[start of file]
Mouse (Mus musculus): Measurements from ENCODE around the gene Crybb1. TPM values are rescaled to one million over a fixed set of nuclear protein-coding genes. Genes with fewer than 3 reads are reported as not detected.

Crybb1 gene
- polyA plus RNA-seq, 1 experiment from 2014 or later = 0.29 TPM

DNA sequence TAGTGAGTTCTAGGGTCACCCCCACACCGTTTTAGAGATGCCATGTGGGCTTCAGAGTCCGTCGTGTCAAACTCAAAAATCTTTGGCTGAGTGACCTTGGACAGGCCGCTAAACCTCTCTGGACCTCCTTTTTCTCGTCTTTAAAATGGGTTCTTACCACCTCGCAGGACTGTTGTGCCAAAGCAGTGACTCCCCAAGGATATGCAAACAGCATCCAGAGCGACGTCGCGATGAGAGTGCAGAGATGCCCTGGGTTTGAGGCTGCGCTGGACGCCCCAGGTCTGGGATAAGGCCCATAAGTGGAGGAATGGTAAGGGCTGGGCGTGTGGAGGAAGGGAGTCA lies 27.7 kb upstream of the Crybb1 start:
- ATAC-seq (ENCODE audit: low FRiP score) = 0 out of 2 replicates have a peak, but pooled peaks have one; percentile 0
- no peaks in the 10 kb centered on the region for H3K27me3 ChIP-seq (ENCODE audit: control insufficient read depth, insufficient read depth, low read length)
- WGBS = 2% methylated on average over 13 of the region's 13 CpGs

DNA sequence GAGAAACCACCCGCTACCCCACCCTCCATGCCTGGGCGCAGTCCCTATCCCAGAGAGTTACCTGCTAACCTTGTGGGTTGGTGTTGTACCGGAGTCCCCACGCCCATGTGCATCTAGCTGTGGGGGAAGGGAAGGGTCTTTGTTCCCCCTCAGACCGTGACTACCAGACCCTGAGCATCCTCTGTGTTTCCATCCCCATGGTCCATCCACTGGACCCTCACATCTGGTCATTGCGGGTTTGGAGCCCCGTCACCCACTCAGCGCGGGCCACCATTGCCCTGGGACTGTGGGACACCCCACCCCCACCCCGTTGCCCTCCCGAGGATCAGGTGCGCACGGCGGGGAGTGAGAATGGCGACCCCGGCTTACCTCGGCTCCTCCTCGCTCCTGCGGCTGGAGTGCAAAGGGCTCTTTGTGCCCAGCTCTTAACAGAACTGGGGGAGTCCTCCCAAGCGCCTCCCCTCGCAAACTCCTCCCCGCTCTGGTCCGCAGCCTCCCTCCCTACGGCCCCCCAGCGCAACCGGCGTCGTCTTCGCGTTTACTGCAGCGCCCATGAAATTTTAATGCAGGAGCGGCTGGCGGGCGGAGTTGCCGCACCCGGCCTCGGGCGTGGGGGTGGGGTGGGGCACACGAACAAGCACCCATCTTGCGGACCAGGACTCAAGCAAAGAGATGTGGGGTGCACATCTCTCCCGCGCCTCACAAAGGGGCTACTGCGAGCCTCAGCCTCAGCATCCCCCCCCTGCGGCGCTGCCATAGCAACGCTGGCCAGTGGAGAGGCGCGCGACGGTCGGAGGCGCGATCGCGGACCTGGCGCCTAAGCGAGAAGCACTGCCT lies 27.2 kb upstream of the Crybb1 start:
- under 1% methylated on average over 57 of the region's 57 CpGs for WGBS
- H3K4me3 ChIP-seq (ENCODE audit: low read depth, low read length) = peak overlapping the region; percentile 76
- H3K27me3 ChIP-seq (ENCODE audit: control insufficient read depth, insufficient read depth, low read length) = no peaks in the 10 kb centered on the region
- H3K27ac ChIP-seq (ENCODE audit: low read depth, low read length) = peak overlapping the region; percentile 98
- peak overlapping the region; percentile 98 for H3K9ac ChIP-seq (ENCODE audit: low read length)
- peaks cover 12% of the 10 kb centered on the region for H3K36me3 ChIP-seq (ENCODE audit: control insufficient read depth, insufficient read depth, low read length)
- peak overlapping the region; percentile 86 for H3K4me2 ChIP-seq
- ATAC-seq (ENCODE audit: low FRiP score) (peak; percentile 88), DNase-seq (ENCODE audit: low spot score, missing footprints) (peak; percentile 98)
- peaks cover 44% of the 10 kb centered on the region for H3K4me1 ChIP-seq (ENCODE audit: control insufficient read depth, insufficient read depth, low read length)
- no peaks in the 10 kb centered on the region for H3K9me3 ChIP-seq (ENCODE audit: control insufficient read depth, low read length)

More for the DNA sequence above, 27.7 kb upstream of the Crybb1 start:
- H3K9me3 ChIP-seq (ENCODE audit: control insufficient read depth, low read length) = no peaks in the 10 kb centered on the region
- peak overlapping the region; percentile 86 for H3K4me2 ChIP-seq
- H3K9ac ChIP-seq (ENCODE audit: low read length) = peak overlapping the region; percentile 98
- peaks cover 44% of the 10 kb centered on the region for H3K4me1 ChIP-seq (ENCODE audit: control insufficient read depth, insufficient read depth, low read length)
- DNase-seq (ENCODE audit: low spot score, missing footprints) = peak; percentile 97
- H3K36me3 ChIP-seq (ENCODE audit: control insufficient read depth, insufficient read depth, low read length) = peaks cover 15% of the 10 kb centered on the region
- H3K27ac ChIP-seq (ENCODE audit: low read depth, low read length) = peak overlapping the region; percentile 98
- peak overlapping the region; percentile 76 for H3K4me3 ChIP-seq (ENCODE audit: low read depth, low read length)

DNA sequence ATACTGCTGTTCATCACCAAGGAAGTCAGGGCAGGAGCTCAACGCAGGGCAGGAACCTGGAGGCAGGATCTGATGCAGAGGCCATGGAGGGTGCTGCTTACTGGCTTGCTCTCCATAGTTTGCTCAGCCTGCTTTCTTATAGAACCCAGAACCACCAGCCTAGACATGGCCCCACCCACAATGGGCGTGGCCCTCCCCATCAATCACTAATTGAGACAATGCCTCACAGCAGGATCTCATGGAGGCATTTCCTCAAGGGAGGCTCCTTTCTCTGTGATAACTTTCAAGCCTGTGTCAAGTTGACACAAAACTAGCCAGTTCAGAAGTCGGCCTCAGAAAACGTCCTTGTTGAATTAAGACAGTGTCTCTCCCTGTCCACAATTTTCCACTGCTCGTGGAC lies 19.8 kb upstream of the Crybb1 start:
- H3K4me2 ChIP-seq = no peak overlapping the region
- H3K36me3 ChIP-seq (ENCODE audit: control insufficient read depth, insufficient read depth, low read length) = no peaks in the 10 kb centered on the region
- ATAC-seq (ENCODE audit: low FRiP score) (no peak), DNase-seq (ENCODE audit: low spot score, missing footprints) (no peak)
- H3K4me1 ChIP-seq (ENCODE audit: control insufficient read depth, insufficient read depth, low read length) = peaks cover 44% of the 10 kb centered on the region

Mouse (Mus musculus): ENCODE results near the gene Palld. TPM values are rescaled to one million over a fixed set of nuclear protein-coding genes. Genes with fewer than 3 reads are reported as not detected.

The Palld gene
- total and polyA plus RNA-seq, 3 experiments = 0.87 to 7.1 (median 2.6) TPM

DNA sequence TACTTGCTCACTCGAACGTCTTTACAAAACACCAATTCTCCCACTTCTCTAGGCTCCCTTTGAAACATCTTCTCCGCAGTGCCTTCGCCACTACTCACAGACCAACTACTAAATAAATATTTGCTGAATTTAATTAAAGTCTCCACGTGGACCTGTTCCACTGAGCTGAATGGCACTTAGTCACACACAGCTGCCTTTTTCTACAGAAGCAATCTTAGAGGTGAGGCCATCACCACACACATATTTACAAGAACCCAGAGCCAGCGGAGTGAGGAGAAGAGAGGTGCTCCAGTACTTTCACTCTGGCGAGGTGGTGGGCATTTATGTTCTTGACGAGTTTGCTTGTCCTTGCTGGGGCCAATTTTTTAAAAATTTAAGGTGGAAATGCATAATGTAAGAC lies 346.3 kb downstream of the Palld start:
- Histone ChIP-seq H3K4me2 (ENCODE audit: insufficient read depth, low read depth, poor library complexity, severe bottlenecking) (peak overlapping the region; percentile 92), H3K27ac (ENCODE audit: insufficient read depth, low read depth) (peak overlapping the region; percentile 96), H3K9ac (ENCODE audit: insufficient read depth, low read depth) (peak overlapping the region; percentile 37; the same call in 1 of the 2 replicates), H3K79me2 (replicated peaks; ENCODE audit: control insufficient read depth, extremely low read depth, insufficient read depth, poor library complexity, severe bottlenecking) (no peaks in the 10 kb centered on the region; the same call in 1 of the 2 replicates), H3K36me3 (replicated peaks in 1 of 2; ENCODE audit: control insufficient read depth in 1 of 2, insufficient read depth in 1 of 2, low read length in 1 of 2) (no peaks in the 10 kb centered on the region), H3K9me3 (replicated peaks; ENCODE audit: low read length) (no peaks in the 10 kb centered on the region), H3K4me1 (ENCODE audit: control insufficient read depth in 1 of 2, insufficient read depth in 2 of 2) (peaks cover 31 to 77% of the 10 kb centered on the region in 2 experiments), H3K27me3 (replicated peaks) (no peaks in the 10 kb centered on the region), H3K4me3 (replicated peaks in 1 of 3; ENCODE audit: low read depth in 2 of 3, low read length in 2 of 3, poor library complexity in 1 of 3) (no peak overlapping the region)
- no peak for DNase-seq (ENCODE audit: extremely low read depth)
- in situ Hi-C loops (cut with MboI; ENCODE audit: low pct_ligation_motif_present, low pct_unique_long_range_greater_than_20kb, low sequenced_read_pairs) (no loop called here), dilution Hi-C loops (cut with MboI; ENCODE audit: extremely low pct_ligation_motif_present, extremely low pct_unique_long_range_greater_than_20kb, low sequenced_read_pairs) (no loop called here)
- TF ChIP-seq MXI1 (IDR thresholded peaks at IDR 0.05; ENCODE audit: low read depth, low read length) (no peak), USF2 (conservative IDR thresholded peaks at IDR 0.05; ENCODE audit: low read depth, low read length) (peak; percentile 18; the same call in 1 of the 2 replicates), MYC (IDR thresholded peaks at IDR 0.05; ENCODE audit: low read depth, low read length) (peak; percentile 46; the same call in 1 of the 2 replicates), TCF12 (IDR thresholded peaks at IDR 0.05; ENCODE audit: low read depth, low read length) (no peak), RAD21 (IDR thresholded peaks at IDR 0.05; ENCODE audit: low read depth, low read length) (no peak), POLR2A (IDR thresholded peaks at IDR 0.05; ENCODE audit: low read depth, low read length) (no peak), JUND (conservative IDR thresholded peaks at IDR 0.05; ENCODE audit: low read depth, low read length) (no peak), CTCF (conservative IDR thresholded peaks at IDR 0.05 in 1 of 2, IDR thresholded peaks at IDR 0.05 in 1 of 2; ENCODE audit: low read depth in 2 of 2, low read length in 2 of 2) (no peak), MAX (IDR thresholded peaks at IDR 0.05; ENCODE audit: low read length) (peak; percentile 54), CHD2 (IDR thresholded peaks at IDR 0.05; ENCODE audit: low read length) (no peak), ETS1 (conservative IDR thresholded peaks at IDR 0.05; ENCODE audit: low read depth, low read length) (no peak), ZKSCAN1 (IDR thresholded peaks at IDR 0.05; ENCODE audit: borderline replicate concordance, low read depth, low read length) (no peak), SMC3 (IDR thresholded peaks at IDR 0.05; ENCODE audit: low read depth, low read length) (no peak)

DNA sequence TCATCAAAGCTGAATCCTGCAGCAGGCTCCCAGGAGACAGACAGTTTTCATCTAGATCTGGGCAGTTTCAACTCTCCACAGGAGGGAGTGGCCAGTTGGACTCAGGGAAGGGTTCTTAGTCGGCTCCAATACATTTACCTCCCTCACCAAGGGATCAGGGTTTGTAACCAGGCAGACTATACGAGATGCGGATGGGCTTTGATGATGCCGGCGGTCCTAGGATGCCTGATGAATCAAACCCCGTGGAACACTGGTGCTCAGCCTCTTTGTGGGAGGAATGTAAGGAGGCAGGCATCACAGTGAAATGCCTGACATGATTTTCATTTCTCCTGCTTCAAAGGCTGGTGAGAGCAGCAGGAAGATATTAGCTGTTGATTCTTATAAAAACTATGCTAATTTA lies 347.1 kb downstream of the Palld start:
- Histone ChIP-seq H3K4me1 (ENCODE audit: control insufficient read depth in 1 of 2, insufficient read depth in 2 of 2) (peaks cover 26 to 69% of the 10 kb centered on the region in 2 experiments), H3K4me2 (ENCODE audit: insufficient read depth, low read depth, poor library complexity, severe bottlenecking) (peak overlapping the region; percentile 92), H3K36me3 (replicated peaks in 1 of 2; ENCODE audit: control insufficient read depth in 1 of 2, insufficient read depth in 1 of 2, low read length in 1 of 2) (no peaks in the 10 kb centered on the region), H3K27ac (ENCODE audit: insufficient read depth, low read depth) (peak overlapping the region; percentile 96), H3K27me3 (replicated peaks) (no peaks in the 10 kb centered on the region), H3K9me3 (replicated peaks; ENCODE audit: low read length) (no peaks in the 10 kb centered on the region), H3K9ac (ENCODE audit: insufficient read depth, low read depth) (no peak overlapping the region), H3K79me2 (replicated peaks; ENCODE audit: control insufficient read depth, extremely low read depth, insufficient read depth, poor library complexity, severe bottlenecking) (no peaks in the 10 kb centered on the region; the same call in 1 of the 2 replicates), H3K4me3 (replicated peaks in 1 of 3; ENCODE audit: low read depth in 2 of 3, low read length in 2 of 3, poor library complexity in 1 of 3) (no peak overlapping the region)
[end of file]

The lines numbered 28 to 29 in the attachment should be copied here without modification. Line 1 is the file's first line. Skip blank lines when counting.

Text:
DNA sequence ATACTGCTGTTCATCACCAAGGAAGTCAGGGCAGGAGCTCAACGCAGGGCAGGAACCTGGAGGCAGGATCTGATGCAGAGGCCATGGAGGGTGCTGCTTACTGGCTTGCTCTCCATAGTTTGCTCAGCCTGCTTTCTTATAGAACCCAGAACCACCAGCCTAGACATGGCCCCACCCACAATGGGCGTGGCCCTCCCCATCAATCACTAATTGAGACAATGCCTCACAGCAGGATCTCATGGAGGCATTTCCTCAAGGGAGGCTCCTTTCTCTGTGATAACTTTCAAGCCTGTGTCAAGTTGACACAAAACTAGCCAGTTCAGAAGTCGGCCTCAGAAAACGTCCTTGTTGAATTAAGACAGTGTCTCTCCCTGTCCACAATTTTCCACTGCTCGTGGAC lies 19.8 kb upstream of the Crybb1 start:
- H3K4me2 ChIP-seq = no peak overlapping the region